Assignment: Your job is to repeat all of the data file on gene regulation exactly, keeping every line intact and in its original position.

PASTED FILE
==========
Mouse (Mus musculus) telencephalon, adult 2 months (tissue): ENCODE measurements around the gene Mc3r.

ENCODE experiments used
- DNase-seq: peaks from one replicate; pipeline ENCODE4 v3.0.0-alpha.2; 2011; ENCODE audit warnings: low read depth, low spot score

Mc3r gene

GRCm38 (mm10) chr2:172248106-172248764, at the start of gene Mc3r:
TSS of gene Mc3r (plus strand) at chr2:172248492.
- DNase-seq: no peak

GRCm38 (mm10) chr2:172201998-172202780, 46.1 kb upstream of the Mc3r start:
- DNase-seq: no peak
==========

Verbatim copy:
Mouse (Mus musculus) telencephalon, adult 2 months (tissue): ENCODE measurements around the gene Mc3r.

ENCODE experiments used
- DNase-seq: peaks from one replicate; pipeline ENCODE4 v3.0.0-alpha.2; 2011; ENCODE audit warnings: low read depth, low spot score

Mc3r gene

GRCm38 (mm10) chr2:172248106-172248764, at the start of gene Mc3r:
TSS of gene Mc3r (plus strand) at chr2:172248492.
- DNase-seq: no peak

GRCm38 (mm10) chr2:172201998-172202780, 46.1 kb upstream of the Mc3r start:
- DNase-seq: no peak